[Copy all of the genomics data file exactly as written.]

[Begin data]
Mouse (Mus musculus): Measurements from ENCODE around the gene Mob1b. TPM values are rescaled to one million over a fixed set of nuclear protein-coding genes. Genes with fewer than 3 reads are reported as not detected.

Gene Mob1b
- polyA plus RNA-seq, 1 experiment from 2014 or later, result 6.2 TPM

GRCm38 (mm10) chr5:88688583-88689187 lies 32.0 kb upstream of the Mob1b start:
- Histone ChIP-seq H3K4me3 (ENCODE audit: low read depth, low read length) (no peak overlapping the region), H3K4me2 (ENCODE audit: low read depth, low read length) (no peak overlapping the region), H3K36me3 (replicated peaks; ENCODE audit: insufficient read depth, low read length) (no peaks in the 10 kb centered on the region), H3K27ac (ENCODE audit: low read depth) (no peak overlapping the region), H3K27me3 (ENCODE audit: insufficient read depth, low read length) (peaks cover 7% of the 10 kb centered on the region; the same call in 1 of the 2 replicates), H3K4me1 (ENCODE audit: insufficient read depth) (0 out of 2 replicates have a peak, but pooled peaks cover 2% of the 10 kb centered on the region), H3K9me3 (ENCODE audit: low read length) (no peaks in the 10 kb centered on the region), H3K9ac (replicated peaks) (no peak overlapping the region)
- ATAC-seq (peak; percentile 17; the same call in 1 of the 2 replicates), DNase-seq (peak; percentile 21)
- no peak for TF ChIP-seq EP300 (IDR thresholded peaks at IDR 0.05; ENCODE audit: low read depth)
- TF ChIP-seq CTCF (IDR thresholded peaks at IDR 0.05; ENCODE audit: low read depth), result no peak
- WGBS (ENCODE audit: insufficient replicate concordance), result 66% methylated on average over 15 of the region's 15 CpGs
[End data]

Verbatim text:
Mouse (Mus musculus): Measurements from ENCODE around the gene Mob1b. TPM values are rescaled to one million over a fixed set of nuclear protein-coding genes. Genes with fewer than 3 reads are reported as not detected.

Gene Mob1b
- polyA plus RNA-seq, 1 experiment from 2014 or later, result 6.2 TPM

GRCm38 (mm10) chr5:88688583-88689187 lies 32.0 kb upstream of the Mob1b start:
- Histone ChIP-seq H3K4me3 (ENCODE audit: low read depth, low read length) (no peak overlapping the region), H3K4me2 (ENCODE audit: low read depth, low read length) (no peak overlapping the region), H3K36me3 (replicated peaks; ENCODE audit: insufficient read depth, low read length) (no peaks in the 10 kb centered on the region), H3K27ac (ENCODE audit: low read depth) (no peak overlapping the region), H3K27me3 (ENCODE audit: insufficient read depth, low read length) (peaks cover 7% of the 10 kb centered on the region; the same call in 1 of the 2 replicates), H3K4me1 (ENCODE audit: insufficient read depth) (0 out of 2 replicates have a peak, but pooled peaks cover 2% of the 10 kb centered on the region), H3K9me3 (ENCODE audit: low read length) (no peaks in the 10 kb centered on the region), H3K9ac (replicated peaks) (no peak overlapping the region)
- ATAC-seq (peak; percentile 17; the same call in 1 of the 2 replicates), DNase-seq (peak; percentile 21)
- no peak for TF ChIP-seq EP300 (IDR thresholded peaks at IDR 0.05; ENCODE audit: low read depth)
- TF ChIP-seq CTCF (IDR thresholded peaks at IDR 0.05; ENCODE audit: low read depth), result no peak
- WGBS (ENCODE audit: insufficient replicate concordance), result 66% methylated on average over 15 of the region's 15 CpGs